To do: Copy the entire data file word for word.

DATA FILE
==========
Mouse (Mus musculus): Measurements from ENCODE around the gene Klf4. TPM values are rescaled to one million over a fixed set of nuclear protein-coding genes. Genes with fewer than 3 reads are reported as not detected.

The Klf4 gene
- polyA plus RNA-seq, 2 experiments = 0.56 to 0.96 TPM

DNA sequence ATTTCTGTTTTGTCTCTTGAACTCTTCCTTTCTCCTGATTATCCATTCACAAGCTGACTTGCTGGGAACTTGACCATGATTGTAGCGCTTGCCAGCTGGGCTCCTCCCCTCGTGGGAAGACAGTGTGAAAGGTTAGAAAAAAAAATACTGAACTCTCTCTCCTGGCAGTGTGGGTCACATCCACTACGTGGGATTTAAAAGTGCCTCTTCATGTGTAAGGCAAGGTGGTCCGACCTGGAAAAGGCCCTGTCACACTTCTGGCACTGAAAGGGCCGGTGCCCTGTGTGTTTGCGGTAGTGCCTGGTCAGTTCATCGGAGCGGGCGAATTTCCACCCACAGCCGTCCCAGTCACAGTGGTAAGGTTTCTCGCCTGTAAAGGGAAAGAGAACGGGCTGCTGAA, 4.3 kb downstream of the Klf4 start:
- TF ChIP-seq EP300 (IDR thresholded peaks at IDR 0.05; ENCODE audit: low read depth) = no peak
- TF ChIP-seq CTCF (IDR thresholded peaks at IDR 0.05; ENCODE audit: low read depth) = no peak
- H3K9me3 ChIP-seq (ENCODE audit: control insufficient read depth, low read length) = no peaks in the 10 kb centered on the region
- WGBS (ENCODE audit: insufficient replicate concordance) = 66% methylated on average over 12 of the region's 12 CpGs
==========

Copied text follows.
Mouse (Mus musculus): Measurements from ENCODE around the gene Klf4. TPM values are rescaled to one million over a fixed set of nuclear protein-coding genes. Genes with fewer than 3 reads are reported as not detected.

The Klf4 gene
- polyA plus RNA-seq, 2 experiments = 0.56 to 0.96 TPM

DNA sequence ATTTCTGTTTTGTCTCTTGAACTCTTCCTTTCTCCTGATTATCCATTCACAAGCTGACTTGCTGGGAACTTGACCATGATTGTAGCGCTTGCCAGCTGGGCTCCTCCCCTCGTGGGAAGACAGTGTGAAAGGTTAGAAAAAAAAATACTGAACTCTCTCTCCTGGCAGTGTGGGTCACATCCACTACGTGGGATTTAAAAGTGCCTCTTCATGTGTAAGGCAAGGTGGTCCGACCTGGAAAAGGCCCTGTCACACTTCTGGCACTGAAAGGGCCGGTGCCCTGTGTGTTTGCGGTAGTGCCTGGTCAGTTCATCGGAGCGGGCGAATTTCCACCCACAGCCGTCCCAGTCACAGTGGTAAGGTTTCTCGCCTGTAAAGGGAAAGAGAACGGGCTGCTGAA, 4.3 kb downstream of the Klf4 start:
- TF ChIP-seq EP300 (IDR thresholded peaks at IDR 0.05; ENCODE audit: low read depth) = no peak
- TF ChIP-seq CTCF (IDR thresholded peaks at IDR 0.05; ENCODE audit: low read depth) = no peak
- H3K9me3 ChIP-seq (ENCODE audit: control insufficient read depth, low read length) = no peaks in the 10 kb centered on the region
- WGBS (ENCODE audit: insufficient replicate concordance) = 66% methylated on average over 12 of the region's 12 CpGs